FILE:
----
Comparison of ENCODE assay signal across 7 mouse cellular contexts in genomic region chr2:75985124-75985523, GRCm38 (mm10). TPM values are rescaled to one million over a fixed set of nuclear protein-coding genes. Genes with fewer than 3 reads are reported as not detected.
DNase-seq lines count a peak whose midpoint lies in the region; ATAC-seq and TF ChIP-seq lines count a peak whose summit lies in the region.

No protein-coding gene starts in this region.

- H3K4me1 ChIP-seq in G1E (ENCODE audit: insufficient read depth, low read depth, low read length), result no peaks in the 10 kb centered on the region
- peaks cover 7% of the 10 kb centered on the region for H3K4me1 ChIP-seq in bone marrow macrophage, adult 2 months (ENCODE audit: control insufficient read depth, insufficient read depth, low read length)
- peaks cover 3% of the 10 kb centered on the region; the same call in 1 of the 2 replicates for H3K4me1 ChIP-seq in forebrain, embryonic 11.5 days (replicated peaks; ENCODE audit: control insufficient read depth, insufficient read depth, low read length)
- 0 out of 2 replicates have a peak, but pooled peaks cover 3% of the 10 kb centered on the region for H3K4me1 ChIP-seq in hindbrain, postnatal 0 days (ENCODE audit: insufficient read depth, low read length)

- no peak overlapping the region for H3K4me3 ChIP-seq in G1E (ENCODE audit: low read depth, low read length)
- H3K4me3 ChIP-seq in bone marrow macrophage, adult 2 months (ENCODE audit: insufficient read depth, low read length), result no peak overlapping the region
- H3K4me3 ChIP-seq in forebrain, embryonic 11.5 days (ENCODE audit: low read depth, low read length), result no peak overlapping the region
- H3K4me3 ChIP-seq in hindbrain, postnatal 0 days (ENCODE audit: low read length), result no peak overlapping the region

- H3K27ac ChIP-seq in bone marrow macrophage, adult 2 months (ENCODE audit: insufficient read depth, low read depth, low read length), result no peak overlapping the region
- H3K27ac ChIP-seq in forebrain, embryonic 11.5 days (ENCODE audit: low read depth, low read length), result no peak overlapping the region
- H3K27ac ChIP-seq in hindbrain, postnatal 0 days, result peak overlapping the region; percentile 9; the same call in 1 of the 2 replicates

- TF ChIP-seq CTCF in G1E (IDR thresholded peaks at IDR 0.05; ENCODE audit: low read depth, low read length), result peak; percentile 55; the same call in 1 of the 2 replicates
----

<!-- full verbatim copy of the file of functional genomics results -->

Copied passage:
Comparison of ENCODE assay signal across 7 mouse cellular contexts in genomic region chr2:75985124-75985523, GRCm38 (mm10). TPM values are rescaled to one million over a fixed set of nuclear protein-coding genes. Genes with fewer than 3 reads are reported as not detected.
DNase-seq lines count a peak whose midpoint lies in the region; ATAC-seq and TF ChIP-seq lines count a peak whose summit lies in the region.

No protein-coding gene starts in this region.

- H3K4me1 ChIP-seq in G1E (ENCODE audit: insufficient read depth, low read depth, low read length), result no peaks in the 10 kb centered on the region
- peaks cover 7% of the 10 kb centered on the region for H3K4me1 ChIP-seq in bone marrow macrophage, adult 2 months (ENCODE audit: control insufficient read depth, insufficient read depth, low read length)
- peaks cover 3% of the 10 kb centered on the region; the same call in 1 of the 2 replicates for H3K4me1 ChIP-seq in forebrain, embryonic 11.5 days (replicated peaks; ENCODE audit: control insufficient read depth, insufficient read depth, low read length)
- 0 out of 2 replicates have a peak, but pooled peaks cover 3% of the 10 kb centered on the region for H3K4me1 ChIP-seq in hindbrain, postnatal 0 days (ENCODE audit: insufficient read depth, low read length)

- no peak overlapping the region for H3K4me3 ChIP-seq in G1E (ENCODE audit: low read depth, low read length)
- H3K4me3 ChIP-seq in bone marrow macrophage, adult 2 months (ENCODE audit: insufficient read depth, low read length), result no peak overlapping the region
- H3K4me3 ChIP-seq in forebrain, embryonic 11.5 days (ENCODE audit: low read depth, low read length), result no peak overlapping the region
- H3K4me3 ChIP-seq in hindbrain, postnatal 0 days (ENCODE audit: low read length), result no peak overlapping the region

- H3K27ac ChIP-seq in bone marrow macrophage, adult 2 months (ENCODE audit: insufficient read depth, low read depth, low read length), result no peak overlapping the region
- H3K27ac ChIP-seq in forebrain, embryonic 11.5 days (ENCODE audit: low read depth, low read length), result no peak overlapping the region
- H3K27ac ChIP-seq in hindbrain, postnatal 0 days, result peak overlapping the region; percentile 9; the same call in 1 of the 2 replicates

- TF ChIP-seq CTCF in G1E (IDR thresholded peaks at IDR 0.05; ENCODE audit: low read depth, low read length), result peak; percentile 55; the same call in 1 of the 2 replicates